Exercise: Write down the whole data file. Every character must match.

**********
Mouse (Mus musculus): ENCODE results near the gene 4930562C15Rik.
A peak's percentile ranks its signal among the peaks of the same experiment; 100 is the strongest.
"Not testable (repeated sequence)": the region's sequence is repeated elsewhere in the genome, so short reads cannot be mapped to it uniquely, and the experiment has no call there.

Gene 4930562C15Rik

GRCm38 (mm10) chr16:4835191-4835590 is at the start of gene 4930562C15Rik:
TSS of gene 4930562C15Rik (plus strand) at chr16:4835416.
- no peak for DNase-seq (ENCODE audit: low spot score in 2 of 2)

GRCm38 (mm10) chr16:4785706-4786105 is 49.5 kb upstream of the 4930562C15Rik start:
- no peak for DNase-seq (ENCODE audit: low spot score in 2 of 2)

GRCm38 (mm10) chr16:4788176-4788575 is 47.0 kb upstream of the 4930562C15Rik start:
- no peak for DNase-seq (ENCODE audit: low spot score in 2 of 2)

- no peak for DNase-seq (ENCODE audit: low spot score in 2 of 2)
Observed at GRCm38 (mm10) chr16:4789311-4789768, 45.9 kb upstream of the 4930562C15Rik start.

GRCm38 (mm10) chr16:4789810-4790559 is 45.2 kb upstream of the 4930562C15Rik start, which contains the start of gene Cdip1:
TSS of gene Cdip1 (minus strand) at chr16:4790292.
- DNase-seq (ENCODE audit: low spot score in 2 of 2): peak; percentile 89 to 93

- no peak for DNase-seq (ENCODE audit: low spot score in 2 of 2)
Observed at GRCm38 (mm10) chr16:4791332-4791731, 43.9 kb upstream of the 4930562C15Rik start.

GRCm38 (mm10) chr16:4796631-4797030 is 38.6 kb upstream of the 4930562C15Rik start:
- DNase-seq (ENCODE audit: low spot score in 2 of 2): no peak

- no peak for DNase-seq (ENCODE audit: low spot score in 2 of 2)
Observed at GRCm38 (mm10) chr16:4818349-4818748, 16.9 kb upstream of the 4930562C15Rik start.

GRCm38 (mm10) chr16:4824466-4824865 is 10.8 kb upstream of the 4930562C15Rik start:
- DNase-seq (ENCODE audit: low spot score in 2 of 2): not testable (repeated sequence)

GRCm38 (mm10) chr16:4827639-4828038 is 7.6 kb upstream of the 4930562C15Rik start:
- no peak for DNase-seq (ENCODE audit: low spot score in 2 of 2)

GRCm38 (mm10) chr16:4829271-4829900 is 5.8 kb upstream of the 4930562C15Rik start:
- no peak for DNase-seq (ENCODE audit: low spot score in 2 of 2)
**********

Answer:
Mouse (Mus musculus): ENCODE results near the gene 4930562C15Rik.
A peak's percentile ranks its signal among the peaks of the same experiment; 100 is the strongest.
"Not testable (repeated sequence)": the region's sequence is repeated elsewhere in the genome, so short reads cannot be mapped to it uniquely, and the experiment has no call there.

Gene 4930562C15Rik

GRCm38 (mm10) chr16:4835191-4835590 is at the start of gene 4930562C15Rik:
TSS of gene 4930562C15Rik (plus strand) at chr16:4835416.
- no peak for DNase-seq (ENCODE audit: low spot score in 2 of 2)

GRCm38 (mm10) chr16:4785706-4786105 is 49.5 kb upstream of the 4930562C15Rik start:
- no peak for DNase-seq (ENCODE audit: low spot score in 2 of 2)

GRCm38 (mm10) chr16:4788176-4788575 is 47.0 kb upstream of the 4930562C15Rik start:
- no peak for DNase-seq (ENCODE audit: low spot score in 2 of 2)

- no peak for DNase-seq (ENCODE audit: low spot score in 2 of 2)
Observed at GRCm38 (mm10) chr16:4789311-4789768, 45.9 kb upstream of the 4930562C15Rik start.

GRCm38 (mm10) chr16:4789810-4790559 is 45.2 kb upstream of the 4930562C15Rik start, which contains the start of gene Cdip1:
TSS of gene Cdip1 (minus strand) at chr16:4790292.
- DNase-seq (ENCODE audit: low spot score in 2 of 2): peak; percentile 89 to 93

- no peak for DNase-seq (ENCODE audit: low spot score in 2 of 2)
Observed at GRCm38 (mm10) chr16:4791332-4791731, 43.9 kb upstream of the 4930562C15Rik start.

GRCm38 (mm10) chr16:4796631-4797030 is 38.6 kb upstream of the 4930562C15Rik start:
- DNase-seq (ENCODE audit: low spot score in 2 of 2): no peak

- no peak for DNase-seq (ENCODE audit: low spot score in 2 of 2)
Observed at GRCm38 (mm10) chr16:4818349-4818748, 16.9 kb upstream of the 4930562C15Rik start.

GRCm38 (mm10) chr16:4824466-4824865 is 10.8 kb upstream of the 4930562C15Rik start:
- DNase-seq (ENCODE audit: low spot score in 2 of 2): not testable (repeated sequence)

GRCm38 (mm10) chr16:4827639-4828038 is 7.6 kb upstream of the 4930562C15Rik start:
- no peak for DNase-seq (ENCODE audit: low spot score in 2 of 2)

GRCm38 (mm10) chr16:4829271-4829900 is 5.8 kb upstream of the 4930562C15Rik start:
- no peak for DNase-seq (ENCODE audit: low spot score in 2 of 2)